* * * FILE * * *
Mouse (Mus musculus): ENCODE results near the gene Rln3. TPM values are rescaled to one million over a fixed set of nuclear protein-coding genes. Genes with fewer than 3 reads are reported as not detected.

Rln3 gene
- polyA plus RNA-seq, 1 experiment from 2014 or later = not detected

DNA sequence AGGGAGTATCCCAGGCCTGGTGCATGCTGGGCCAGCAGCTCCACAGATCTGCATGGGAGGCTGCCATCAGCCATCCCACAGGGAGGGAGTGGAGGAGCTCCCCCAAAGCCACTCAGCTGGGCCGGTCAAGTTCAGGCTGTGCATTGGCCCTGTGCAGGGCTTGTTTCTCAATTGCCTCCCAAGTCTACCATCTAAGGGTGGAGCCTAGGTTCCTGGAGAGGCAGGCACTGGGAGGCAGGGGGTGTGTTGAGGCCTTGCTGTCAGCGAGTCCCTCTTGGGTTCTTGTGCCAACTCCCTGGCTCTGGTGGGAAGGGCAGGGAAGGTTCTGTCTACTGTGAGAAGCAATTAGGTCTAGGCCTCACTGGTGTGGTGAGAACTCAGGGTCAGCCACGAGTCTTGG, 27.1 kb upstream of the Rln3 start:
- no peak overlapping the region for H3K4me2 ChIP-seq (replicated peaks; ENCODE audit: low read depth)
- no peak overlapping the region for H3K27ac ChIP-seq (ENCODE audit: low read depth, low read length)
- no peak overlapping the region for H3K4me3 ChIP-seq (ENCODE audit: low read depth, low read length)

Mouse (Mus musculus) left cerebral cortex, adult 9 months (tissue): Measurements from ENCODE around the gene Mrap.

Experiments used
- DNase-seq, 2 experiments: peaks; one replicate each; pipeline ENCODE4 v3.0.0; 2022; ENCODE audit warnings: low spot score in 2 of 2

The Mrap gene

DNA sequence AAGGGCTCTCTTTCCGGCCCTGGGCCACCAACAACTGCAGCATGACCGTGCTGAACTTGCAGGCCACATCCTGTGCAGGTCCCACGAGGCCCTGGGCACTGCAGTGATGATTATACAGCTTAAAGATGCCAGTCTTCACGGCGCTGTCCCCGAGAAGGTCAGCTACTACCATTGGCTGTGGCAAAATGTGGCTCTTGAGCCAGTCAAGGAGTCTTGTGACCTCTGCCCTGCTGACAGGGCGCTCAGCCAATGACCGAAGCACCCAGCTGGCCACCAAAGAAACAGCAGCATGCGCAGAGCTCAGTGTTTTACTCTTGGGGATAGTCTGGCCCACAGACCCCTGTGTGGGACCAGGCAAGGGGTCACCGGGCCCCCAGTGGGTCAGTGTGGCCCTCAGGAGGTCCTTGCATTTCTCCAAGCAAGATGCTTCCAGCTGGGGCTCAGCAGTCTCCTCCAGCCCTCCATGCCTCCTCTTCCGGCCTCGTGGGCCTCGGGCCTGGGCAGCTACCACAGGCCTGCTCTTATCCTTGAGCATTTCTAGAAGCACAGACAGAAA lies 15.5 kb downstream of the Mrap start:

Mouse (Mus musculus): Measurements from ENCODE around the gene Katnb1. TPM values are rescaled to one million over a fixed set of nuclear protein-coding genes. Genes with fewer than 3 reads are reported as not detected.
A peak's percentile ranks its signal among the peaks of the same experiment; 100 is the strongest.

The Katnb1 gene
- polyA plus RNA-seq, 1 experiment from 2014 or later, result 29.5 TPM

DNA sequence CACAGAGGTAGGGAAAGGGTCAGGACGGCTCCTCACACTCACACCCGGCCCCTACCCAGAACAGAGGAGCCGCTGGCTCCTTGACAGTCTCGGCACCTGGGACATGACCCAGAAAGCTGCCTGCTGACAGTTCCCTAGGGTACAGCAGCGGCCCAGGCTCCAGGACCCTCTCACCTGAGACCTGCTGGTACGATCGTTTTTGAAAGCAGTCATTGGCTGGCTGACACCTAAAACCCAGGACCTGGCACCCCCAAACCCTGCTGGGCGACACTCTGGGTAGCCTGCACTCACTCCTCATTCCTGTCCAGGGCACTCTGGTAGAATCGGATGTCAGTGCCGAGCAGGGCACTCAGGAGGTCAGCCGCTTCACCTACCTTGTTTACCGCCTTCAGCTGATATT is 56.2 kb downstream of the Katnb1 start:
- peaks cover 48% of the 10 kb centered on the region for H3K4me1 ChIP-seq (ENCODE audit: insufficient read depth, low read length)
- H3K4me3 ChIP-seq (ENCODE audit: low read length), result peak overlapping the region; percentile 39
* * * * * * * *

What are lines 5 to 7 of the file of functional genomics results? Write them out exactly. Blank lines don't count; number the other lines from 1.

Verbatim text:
- no peak overlapping the region for H3K4me2 ChIP-seq (replicated peaks; ENCODE audit: low read depth)
- no peak overlapping the region for H3K27ac ChIP-seq (ENCODE audit: low read depth, low read length)
- no peak overlapping the region for H3K4me3 ChIP-seq (ENCODE audit: low read depth, low read length)